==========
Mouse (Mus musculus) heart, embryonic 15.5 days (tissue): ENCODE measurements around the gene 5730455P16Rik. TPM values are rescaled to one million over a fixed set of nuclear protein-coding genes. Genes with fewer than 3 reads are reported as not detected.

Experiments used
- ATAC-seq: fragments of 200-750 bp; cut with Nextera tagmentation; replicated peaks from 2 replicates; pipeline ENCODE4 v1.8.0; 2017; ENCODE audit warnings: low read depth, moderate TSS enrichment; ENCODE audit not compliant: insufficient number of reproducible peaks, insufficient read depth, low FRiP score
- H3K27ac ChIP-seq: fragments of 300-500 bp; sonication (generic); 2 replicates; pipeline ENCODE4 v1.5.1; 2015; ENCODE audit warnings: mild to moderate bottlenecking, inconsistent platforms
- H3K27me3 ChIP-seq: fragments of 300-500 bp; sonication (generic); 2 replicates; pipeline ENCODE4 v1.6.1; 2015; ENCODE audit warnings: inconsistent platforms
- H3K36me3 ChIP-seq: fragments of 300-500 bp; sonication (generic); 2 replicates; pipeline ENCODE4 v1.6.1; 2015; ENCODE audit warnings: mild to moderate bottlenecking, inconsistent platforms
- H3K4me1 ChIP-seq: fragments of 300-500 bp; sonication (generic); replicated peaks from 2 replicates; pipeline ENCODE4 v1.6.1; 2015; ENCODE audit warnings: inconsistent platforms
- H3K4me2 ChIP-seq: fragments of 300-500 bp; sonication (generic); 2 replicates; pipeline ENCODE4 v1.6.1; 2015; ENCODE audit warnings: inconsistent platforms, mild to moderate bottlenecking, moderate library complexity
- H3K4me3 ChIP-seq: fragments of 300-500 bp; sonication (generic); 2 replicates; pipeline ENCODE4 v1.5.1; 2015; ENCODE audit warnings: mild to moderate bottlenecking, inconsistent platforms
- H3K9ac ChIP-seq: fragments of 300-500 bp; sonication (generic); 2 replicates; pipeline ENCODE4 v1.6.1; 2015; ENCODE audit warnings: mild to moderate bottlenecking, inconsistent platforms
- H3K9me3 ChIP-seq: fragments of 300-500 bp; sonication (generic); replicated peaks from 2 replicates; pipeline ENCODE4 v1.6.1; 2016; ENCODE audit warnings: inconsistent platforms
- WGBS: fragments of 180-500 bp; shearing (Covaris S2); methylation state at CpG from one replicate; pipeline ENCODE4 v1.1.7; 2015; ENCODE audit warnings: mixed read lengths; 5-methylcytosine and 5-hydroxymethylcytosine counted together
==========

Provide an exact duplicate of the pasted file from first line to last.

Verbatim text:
Mouse (Mus musculus) heart, embryonic 15.5 days (tissue): ENCODE measurements around the gene 5730455P16Rik. TPM values are rescaled to one million over a fixed set of nuclear protein-coding genes. Genes with fewer than 3 reads are reported as not detected.

Experiments used
- ATAC-seq: fragments of 200-750 bp; cut with Nextera tagmentation; replicated peaks from 2 replicates; pipeline ENCODE4 v1.8.0; 2017; ENCODE audit warnings: low read depth, moderate TSS enrichment; ENCODE audit not compliant: insufficient number of reproducible peaks, insufficient read depth, low FRiP score
- H3K27ac ChIP-seq: fragments of 300-500 bp; sonication (generic); 2 replicates; pipeline ENCODE4 v1.5.1; 2015; ENCODE audit warnings: mild to moderate bottlenecking, inconsistent platforms
- H3K27me3 ChIP-seq: fragments of 300-500 bp; sonication (generic); 2 replicates; pipeline ENCODE4 v1.6.1; 2015; ENCODE audit warnings: inconsistent platforms
- H3K36me3 ChIP-seq: fragments of 300-500 bp; sonication (generic); 2 replicates; pipeline ENCODE4 v1.6.1; 2015; ENCODE audit warnings: mild to moderate bottlenecking, inconsistent platforms
- H3K4me1 ChIP-seq: fragments of 300-500 bp; sonication (generic); replicated peaks from 2 replicates; pipeline ENCODE4 v1.6.1; 2015; ENCODE audit warnings: inconsistent platforms
- H3K4me2 ChIP-seq: fragments of 300-500 bp; sonication (generic); 2 replicates; pipeline ENCODE4 v1.6.1; 2015; ENCODE audit warnings: inconsistent platforms, mild to moderate bottlenecking, moderate library complexity
- H3K4me3 ChIP-seq: fragments of 300-500 bp; sonication (generic); 2 replicates; pipeline ENCODE4 v1.5.1; 2015; ENCODE audit warnings: mild to moderate bottlenecking, inconsistent platforms
- H3K9ac ChIP-seq: fragments of 300-500 bp; sonication (generic); 2 replicates; pipeline ENCODE4 v1.6.1; 2015; ENCODE audit warnings: mild to moderate bottlenecking, inconsistent platforms
- H3K9me3 ChIP-seq: fragments of 300-500 bp; sonication (generic); replicated peaks from 2 replicates; pipeline ENCODE4 v1.6.1; 2016; ENCODE audit warnings: inconsistent platforms
- WGBS: fragments of 180-500 bp; shearing (Covaris S2); methylation state at CpG from one replicate; pipeline ENCODE4 v1.1.7; 2015; ENCODE audit warnings: mixed read lengths; 5-methylcytosine and 5-hydroxymethylcytosine counted together